Currently, positive psychology research has become an emerging trend. It focuses on human strengths and optimal functioning rather than on weaknesses and malfunctioning . As a positive mental state, engagement has become hotspots in researches. Emotional engagement refers to a persistent, positive and pervasive emotional and cognitive state related to emotional, scientific research and employment, which is not focused on any particular object, event, individual, or behavior [1, 2]. It is characterized by vigor, dedication and absorption . Emotional engagement is an important indicator of students’ positive psychology in emotional. It can reflect the positive and healthy mental state of students, and is conducive to stimulating students’ positive qualities such as optimism, resilience, sense of meaning and creativity, which effectively promote the maturity and development of students, and lay a solid foundation for them to enter the society . Medical and health service is related to people’s life and health, medical students are the reserve force of the future medical and health service, so medical students shoulder the important mission of improving people’s health. Prior studies have reported that emotional engagement was negatively related to burnout [1, 3], and positively related to well-being [4,5,6]. Numerous studies have revealed that emotional engagement was positively related to academic achievement, and emotional engagement was a key factor in mediating medical students’ motivation and academic performance [6,7,8]. Therefore, it is crucial to understand the emotional engagement of medical students and its influencing factors, which will help them achieve better self-worth in their professional fields.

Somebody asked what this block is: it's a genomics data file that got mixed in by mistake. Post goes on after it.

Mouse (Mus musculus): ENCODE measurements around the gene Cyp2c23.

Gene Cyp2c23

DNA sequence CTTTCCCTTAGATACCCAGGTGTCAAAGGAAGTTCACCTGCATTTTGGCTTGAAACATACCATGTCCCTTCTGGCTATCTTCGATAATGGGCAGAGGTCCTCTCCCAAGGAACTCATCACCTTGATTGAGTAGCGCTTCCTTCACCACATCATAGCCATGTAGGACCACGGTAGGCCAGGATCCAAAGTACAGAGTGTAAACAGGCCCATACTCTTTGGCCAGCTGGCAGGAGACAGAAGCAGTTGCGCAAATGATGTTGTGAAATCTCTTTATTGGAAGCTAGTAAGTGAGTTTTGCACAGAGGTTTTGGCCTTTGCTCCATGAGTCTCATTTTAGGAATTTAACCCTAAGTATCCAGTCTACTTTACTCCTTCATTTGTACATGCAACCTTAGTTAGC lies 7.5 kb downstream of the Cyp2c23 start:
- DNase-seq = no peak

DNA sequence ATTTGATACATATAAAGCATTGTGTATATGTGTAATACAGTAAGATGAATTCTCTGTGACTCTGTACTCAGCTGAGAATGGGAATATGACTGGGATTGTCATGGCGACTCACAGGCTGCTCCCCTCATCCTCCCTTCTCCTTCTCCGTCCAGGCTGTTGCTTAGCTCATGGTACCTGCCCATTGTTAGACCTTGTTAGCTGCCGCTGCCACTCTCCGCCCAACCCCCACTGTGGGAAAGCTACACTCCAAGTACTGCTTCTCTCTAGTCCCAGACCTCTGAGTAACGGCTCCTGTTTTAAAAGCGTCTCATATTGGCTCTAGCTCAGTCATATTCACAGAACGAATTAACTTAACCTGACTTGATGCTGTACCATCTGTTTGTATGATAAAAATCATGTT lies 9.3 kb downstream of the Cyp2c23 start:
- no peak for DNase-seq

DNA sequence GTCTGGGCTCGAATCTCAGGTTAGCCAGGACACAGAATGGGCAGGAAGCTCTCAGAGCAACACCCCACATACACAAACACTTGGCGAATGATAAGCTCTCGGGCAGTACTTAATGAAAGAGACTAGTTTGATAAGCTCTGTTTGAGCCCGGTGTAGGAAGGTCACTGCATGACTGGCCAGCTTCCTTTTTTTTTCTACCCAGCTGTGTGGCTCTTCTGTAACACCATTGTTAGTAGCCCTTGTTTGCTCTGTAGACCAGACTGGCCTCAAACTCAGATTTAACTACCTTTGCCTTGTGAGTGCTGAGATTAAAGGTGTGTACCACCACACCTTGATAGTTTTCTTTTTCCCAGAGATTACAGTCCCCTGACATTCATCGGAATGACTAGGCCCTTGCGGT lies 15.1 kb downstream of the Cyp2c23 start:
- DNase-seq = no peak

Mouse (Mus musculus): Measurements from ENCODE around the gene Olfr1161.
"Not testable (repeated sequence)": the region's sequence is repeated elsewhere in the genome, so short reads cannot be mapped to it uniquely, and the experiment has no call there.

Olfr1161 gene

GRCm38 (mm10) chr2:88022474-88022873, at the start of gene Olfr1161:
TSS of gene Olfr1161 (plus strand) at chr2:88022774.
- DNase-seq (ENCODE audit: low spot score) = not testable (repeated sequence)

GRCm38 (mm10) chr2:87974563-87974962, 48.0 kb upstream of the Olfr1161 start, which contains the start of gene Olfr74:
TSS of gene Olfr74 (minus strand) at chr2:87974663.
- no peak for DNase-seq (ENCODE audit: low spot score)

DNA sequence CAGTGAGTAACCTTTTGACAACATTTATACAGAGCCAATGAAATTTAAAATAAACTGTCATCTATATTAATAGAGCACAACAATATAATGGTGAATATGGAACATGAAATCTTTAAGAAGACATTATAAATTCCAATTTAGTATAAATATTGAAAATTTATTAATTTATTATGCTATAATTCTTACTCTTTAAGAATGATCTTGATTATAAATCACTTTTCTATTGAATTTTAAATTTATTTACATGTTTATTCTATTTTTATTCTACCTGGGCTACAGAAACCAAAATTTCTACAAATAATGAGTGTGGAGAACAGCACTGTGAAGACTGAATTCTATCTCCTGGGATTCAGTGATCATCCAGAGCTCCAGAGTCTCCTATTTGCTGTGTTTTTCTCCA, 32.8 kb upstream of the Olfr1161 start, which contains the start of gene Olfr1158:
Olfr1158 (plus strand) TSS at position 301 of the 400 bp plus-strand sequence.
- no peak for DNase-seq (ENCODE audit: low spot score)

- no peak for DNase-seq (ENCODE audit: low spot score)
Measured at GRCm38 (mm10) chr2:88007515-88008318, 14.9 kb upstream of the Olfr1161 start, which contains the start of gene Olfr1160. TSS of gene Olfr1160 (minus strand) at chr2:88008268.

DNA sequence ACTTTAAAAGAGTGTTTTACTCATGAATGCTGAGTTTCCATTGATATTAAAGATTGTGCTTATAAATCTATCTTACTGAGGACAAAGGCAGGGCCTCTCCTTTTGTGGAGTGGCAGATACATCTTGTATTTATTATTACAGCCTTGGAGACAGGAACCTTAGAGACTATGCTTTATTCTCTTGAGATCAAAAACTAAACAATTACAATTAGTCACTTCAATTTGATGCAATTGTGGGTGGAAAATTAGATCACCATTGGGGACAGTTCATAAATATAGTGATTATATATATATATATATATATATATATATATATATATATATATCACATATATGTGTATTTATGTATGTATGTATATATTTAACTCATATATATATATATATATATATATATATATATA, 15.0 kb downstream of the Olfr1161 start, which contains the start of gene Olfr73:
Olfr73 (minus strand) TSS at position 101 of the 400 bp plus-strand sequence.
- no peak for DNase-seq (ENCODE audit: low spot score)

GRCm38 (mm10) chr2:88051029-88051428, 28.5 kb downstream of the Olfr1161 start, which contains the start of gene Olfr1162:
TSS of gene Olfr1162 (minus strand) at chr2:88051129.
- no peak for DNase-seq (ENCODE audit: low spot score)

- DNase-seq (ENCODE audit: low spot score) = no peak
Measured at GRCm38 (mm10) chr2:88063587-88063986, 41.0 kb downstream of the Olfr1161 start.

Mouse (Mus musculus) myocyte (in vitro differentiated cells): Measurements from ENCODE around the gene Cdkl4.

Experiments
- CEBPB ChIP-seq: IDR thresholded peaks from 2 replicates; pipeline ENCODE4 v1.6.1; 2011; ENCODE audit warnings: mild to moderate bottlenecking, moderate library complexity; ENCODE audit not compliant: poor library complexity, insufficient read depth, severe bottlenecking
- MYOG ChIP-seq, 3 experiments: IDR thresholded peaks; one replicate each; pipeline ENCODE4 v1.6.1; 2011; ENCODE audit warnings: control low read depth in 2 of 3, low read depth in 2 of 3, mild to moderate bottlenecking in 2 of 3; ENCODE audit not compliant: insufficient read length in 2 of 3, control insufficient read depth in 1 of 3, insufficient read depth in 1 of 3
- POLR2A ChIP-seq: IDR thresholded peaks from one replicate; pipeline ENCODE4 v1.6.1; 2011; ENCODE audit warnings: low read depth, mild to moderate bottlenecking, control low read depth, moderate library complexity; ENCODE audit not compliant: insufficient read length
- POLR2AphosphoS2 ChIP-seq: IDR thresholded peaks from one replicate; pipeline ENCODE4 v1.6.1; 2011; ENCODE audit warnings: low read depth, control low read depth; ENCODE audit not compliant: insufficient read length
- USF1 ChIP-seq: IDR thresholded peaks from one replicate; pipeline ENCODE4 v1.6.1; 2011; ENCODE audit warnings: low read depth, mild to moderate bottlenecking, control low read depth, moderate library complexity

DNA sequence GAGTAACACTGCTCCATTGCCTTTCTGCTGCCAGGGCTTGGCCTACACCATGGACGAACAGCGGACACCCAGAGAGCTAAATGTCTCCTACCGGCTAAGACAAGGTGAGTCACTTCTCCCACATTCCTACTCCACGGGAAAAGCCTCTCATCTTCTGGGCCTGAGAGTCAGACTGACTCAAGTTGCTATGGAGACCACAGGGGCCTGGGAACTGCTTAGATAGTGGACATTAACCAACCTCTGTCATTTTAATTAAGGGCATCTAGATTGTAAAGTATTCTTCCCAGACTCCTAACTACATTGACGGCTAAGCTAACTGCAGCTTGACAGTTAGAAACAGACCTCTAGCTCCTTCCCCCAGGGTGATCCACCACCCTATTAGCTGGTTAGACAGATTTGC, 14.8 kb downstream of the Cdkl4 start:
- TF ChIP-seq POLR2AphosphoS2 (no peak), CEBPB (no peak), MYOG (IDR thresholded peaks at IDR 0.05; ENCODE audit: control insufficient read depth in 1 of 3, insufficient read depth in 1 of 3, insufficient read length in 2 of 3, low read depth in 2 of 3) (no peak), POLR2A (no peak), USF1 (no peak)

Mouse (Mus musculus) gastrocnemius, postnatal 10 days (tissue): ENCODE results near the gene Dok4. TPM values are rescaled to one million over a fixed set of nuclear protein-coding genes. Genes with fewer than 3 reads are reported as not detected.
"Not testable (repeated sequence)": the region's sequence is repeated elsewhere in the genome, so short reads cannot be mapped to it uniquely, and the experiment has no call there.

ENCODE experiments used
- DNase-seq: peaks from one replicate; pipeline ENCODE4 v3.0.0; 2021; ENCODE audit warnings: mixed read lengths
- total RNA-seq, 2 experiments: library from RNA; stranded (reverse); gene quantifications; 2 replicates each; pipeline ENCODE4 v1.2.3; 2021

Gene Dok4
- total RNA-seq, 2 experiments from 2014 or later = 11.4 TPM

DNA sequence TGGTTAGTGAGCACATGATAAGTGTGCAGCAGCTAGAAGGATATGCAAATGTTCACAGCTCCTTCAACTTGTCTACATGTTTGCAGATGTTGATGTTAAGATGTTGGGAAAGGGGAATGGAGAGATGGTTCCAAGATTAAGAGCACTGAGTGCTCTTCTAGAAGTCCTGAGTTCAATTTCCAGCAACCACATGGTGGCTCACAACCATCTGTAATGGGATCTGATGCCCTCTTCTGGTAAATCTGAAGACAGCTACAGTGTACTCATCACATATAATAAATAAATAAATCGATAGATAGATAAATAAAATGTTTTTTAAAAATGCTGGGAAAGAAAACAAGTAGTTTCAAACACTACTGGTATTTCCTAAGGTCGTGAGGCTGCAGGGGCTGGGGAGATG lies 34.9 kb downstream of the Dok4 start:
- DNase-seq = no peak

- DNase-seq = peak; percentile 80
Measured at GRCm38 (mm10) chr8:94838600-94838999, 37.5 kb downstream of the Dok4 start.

Studies showed that health workers with lower psychological distress, higher job stress, higher levels of perceived social support, psychological flexibility and subjective well-being had higher levels of work engagement [9, 10]. Previous study suggested that emotional engagement of medical student was associated with exercise, sleep, drugs and alcohol use, maintaining relationships, financial stress, thoughts of dropping out and questioning the decision to enter medical school . Besides, learning adaptability and time management disposition were also influencing factors of emotional engagement of medical students . Numerous studies have studied work engagement in health workers, while, rare studies investigated factors affecting emotional engagement based on large samples in medical students. Moreover, current studies only explored some factors influencing emotional engagement among medical students. There were still some influencing factors that have not been further studied, such as educational system, university category and learning style.
Hence, we aimed to perform a cross-sectional study among 10,901 medical students from 11 universities in China to identify influencing factors of medical students’ emotional engagement and construct a nomogram to predict emotional engagement level of medical students.
Materials and methods
The details of study design have been previously published . Briefly, we recruited medical students among 11 universities in China from 20th, February 2020 to 31rd, March 2020. We randomly selected one or two classes in each grade, and all students in each class were selected to complete the electronic questionnaire.